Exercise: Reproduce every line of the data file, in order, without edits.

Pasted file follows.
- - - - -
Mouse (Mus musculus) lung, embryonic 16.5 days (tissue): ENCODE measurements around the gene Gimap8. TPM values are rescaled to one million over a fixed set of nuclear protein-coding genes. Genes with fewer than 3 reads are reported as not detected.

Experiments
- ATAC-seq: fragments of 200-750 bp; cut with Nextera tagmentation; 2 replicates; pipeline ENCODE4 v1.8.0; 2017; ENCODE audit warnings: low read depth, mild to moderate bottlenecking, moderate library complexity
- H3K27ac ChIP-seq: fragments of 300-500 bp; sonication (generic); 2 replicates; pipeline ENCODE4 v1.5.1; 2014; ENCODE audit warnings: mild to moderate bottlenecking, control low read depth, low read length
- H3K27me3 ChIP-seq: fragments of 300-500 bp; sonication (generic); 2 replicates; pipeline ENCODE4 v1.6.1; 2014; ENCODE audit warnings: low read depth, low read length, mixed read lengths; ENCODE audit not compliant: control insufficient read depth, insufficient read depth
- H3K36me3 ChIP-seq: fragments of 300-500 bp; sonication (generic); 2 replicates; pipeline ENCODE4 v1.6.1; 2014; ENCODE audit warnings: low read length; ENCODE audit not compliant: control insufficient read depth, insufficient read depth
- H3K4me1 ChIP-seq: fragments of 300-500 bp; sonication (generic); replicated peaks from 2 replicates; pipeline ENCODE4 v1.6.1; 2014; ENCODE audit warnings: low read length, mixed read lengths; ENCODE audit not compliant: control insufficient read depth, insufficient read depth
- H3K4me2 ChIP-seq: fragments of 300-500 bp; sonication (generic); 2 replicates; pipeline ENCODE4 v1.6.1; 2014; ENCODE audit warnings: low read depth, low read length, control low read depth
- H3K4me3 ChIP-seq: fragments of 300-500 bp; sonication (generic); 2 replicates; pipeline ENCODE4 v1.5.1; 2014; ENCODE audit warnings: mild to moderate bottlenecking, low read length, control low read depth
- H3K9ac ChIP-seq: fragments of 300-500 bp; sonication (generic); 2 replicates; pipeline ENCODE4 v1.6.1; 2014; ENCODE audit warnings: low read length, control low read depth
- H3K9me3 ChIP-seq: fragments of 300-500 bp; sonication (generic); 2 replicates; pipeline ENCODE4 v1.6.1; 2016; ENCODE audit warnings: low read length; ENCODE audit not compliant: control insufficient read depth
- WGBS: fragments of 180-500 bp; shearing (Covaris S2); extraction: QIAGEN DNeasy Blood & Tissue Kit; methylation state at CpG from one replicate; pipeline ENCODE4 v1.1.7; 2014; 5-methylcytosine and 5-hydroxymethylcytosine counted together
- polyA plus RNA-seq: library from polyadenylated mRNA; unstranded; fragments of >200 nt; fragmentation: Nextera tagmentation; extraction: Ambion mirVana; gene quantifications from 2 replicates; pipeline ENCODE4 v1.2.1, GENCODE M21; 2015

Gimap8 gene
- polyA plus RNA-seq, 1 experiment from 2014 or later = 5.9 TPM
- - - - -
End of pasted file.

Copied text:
Mouse (Mus musculus) lung, embryonic 16.5 days (tissue): ENCODE measurements around the gene Gimap8. TPM values are rescaled to one million over a fixed set of nuclear protein-coding genes. Genes with fewer than 3 reads are reported as not detected.

Experiments
- ATAC-seq: fragments of 200-750 bp; cut with Nextera tagmentation; 2 replicates; pipeline ENCODE4 v1.8.0; 2017; ENCODE audit warnings: low read depth, mild to moderate bottlenecking, moderate library complexity
- H3K27ac ChIP-seq: fragments of 300-500 bp; sonication (generic); 2 replicates; pipeline ENCODE4 v1.5.1; 2014; ENCODE audit warnings: mild to moderate bottlenecking, control low read depth, low read length
- H3K27me3 ChIP-seq: fragments of 300-500 bp; sonication (generic); 2 replicates; pipeline ENCODE4 v1.6.1; 2014; ENCODE audit warnings: low read depth, low read length, mixed read lengths; ENCODE audit not compliant: control insufficient read depth, insufficient read depth
- H3K36me3 ChIP-seq: fragments of 300-500 bp; sonication (generic); 2 replicates; pipeline ENCODE4 v1.6.1; 2014; ENCODE audit warnings: low read length; ENCODE audit not compliant: control insufficient read depth, insufficient read depth
- H3K4me1 ChIP-seq: fragments of 300-500 bp; sonication (generic); replicated peaks from 2 replicates; pipeline ENCODE4 v1.6.1; 2014; ENCODE audit warnings: low read length, mixed read lengths; ENCODE audit not compliant: control insufficient read depth, insufficient read depth
- H3K4me2 ChIP-seq: fragments of 300-500 bp; sonication (generic); 2 replicates; pipeline ENCODE4 v1.6.1; 2014; ENCODE audit warnings: low read depth, low read length, control low read depth
- H3K4me3 ChIP-seq: fragments of 300-500 bp; sonication (generic); 2 replicates; pipeline ENCODE4 v1.5.1; 2014; ENCODE audit warnings: mild to moderate bottlenecking, low read length, control low read depth
- H3K9ac ChIP-seq: fragments of 300-500 bp; sonication (generic); 2 replicates; pipeline ENCODE4 v1.6.1; 2014; ENCODE audit warnings: low read length, control low read depth
- H3K9me3 ChIP-seq: fragments of 300-500 bp; sonication (generic); 2 replicates; pipeline ENCODE4 v1.6.1; 2016; ENCODE audit warnings: low read length; ENCODE audit not compliant: control insufficient read depth
- WGBS: fragments of 180-500 bp; shearing (Covaris S2); extraction: QIAGEN DNeasy Blood & Tissue Kit; methylation state at CpG from one replicate; pipeline ENCODE4 v1.1.7; 2014; 5-methylcytosine and 5-hydroxymethylcytosine counted together
- polyA plus RNA-seq: library from polyadenylated mRNA; unstranded; fragments of >200 nt; fragmentation: Nextera tagmentation; extraction: Ambion mirVana; gene quantifications from 2 replicates; pipeline ENCODE4 v1.2.1, GENCODE M21; 2015

Gimap8 gene
- polyA plus RNA-seq, 1 experiment from 2014 or later = 5.9 TPM